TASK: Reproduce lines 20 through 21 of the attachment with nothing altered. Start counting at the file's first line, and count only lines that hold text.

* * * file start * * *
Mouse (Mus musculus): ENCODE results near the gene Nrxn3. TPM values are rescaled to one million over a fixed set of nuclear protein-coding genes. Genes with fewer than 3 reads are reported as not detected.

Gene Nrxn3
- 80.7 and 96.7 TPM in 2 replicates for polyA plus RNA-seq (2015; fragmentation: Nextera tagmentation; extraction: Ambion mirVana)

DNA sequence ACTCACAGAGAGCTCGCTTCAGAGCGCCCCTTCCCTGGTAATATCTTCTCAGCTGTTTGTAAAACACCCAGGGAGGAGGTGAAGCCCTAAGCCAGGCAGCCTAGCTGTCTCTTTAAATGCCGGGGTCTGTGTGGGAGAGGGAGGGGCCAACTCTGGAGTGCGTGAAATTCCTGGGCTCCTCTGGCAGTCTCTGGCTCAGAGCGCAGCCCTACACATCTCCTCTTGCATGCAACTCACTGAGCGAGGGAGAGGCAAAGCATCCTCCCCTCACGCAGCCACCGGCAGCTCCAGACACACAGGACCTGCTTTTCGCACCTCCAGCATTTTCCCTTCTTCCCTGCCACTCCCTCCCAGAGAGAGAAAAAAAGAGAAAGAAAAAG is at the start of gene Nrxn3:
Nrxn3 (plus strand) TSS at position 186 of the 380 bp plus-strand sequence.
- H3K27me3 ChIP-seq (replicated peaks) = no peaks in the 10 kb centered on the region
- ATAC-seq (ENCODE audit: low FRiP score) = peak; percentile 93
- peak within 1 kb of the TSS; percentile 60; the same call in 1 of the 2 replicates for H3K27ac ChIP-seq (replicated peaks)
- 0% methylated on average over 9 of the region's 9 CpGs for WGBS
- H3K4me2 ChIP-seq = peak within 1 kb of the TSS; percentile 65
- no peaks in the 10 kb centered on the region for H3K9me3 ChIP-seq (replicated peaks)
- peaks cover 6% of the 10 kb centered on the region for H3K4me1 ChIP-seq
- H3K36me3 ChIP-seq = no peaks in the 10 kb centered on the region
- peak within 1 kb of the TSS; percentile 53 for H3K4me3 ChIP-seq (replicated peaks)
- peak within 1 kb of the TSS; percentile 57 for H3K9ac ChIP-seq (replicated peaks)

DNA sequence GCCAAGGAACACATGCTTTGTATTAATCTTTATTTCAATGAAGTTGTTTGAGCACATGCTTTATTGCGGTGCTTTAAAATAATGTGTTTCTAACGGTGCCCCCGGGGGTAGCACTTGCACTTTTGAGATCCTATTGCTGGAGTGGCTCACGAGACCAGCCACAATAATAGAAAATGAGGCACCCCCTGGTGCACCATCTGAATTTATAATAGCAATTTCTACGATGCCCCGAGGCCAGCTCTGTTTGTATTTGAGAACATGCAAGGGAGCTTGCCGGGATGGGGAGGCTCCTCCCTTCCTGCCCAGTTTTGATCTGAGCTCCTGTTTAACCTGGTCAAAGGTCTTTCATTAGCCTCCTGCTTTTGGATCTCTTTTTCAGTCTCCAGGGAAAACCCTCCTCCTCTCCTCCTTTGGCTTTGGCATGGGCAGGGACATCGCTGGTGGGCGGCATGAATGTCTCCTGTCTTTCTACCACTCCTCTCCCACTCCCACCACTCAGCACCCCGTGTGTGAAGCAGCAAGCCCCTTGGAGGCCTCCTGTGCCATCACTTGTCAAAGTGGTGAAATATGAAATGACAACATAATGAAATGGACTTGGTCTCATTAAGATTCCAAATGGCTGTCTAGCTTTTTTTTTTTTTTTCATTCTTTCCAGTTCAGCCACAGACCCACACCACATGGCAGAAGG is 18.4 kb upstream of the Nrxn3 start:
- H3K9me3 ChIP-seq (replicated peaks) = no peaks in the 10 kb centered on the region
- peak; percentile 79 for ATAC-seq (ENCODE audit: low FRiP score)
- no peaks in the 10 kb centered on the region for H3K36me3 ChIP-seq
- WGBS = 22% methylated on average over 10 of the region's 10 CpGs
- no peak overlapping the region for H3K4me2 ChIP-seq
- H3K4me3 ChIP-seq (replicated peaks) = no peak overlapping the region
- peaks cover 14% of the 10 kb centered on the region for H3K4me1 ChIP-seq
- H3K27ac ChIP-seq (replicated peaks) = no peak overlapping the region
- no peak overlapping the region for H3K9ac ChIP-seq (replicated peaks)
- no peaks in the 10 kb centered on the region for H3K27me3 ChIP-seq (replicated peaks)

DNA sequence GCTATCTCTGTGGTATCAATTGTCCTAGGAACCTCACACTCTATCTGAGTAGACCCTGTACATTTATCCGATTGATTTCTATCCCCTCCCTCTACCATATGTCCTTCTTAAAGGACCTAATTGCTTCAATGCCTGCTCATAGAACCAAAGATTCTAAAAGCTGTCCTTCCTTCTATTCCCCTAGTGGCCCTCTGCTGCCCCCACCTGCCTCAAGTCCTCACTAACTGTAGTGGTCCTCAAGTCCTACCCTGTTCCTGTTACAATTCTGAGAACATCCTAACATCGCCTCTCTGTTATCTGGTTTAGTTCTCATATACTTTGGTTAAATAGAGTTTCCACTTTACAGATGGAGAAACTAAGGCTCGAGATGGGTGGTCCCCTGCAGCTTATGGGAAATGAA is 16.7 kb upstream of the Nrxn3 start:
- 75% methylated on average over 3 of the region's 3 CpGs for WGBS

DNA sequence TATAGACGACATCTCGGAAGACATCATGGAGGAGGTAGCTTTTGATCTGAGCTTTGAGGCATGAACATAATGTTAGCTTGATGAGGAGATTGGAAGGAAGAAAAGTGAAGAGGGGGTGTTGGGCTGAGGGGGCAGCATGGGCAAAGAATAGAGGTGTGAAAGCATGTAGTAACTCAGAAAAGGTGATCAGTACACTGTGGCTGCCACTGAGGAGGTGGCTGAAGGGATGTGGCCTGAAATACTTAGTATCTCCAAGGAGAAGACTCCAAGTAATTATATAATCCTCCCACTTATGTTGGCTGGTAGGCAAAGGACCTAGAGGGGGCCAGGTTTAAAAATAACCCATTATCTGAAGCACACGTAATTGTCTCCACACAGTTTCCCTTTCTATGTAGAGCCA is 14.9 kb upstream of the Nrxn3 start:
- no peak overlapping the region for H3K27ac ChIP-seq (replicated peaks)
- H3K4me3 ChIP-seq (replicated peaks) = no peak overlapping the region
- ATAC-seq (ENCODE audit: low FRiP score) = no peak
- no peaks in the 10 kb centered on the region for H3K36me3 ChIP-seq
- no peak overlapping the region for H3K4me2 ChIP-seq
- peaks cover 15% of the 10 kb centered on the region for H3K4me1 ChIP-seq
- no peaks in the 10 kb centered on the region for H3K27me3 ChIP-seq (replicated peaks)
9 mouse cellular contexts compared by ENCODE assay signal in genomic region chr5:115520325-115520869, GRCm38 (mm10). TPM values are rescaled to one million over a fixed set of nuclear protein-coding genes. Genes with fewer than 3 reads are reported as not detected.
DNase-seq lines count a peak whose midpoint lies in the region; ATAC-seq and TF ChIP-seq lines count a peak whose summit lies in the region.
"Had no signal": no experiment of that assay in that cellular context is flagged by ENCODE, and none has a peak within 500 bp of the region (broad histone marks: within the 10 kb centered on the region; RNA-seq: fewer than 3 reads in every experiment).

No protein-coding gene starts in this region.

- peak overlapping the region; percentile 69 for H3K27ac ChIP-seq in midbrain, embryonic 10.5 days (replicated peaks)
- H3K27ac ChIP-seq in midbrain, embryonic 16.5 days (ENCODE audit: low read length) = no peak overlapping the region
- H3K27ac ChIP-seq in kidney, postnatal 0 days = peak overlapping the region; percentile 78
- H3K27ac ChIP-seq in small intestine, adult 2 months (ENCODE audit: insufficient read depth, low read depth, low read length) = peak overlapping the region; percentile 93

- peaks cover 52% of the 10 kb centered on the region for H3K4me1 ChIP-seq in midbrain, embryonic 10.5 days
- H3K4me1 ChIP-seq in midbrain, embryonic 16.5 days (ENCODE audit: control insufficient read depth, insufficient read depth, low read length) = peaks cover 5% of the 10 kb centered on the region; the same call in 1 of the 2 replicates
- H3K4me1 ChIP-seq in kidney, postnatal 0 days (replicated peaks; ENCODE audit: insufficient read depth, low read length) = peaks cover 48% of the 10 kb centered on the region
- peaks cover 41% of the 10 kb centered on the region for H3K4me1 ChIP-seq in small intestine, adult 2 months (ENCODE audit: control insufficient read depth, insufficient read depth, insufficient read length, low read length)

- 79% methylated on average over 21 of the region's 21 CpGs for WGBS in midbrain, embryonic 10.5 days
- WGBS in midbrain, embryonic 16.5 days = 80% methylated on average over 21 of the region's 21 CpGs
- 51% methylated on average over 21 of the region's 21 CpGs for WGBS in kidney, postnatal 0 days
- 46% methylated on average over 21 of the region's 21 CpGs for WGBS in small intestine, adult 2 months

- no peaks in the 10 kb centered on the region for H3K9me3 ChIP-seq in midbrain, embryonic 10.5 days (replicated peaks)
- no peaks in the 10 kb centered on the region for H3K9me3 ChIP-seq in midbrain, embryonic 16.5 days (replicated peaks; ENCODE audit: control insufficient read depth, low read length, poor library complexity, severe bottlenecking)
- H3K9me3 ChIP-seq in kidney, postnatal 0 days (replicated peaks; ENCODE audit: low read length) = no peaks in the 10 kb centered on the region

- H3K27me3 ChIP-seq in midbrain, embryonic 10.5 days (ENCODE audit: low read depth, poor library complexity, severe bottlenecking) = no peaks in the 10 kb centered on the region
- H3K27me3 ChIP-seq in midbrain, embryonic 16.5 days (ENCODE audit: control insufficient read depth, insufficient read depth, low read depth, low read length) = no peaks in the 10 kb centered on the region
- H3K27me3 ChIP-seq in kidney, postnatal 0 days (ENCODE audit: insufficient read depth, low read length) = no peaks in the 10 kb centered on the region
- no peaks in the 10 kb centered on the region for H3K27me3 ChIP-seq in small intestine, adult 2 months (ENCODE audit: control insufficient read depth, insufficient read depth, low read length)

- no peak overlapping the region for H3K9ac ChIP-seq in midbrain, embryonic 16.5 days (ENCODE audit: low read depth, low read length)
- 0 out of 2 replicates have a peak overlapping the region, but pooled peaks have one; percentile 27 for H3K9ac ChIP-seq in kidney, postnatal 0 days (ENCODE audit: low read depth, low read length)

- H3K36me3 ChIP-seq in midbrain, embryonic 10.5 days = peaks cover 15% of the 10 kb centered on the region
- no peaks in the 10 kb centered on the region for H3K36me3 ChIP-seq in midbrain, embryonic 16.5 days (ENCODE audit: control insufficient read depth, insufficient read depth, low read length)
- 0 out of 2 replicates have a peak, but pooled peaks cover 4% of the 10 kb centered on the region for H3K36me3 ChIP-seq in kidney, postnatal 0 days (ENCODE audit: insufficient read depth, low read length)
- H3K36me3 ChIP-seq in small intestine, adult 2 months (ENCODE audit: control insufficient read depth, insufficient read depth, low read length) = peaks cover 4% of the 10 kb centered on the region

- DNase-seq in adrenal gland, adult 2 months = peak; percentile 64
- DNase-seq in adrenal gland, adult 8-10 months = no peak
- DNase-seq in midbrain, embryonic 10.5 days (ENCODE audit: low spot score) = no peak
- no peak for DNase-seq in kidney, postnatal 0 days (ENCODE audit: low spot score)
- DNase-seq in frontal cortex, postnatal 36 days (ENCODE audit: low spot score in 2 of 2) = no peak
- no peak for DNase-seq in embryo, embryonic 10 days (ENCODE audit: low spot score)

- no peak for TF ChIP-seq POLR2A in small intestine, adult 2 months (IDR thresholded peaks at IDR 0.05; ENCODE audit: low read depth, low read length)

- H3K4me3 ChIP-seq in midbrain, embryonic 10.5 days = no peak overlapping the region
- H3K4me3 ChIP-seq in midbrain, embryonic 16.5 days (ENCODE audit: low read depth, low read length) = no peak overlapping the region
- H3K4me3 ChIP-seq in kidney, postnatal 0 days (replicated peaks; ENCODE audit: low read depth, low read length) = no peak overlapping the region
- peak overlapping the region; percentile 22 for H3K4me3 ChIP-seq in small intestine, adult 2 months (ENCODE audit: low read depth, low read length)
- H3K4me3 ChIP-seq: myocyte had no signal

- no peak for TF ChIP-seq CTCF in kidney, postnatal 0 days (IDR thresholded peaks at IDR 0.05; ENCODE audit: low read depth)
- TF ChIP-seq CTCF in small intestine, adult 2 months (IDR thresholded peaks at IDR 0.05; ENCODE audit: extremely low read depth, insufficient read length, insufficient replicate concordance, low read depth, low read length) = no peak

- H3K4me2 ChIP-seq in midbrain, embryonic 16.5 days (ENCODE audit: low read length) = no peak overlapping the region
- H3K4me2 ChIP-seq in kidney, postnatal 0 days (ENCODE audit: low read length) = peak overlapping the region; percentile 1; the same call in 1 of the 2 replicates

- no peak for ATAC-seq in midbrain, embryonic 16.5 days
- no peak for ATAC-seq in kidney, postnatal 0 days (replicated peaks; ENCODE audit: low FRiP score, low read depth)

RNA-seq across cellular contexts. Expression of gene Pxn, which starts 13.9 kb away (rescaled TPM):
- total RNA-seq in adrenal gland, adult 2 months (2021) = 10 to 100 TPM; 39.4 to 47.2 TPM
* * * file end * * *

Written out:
- WGBS = 22% methylated on average over 10 of the region's 10 CpGs
- no peak overlapping the region for H3K4me2 ChIP-seq